This theater town has a reckoning coming that has been building for decades. We need to rise up and insist that arts orgs do better. I don’t want to read another story about something happening at a theater like what just came out about TRP, or TU Dance. Artists need to draw a line in the sand and say “No more”.
Arts organizations are suffering right now because of the financial crisis, and when the lights come back on, they will need us very badly if they want to survive. Now is the time to build in the disruptor. We need to embed the system with permanent balancers that live on long after we give our final bows. We owe it to ourselves, who have accepted the unacceptable for far too long, and for the young artists who deserve to create their art in safety. Oversight needs to get embedded into the system or we will just be up for more of the same. Yes, there are lots of Respect in the Workplace Documents, and policies for best practices, but they mean absolutely nothing if there is no consequence to the policy being broken. How do we do that? Let’s figure it out together. Go to the Theater Artist Leader Coalition website to see what we are doing to be part of the solution.
In the big scheme of things, I don’t believe that true justice is possible. There is nothing that can return what has been taken from a person who has been wronged. Intent is irrelevant if the outcome is harm, and the scars of impact can’t be erased. In every way, small and large, what there is to do is to be accountable. As an individual, I try to own my part, to commit to do better, and when I fuck up, because I do, walk towards the problem with humility. I believe it’s time we insist that the leaders of our arts organizations do the same, and that includes Boards.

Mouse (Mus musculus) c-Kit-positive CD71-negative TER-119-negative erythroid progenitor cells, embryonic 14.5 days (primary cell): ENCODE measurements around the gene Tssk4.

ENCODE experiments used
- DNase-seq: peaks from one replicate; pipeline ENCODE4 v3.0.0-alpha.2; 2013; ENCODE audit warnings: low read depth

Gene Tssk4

I will leave you with these thoughts: If boards are the ones who hold the power, why do you look to an artistic director for answers? Do you know who is on the Board of the non-profit theaters you work for or attend? Are there any artists represented on the Board? Do you know which companies are present in that power structure? Are there ethical companies that are committed to humility, accountability, sustainable living?
If we don’t know the answer to these questions, I think it’s important that we ask ourselves “why”? It’s something I’ve been wrestling with, and I think you should too.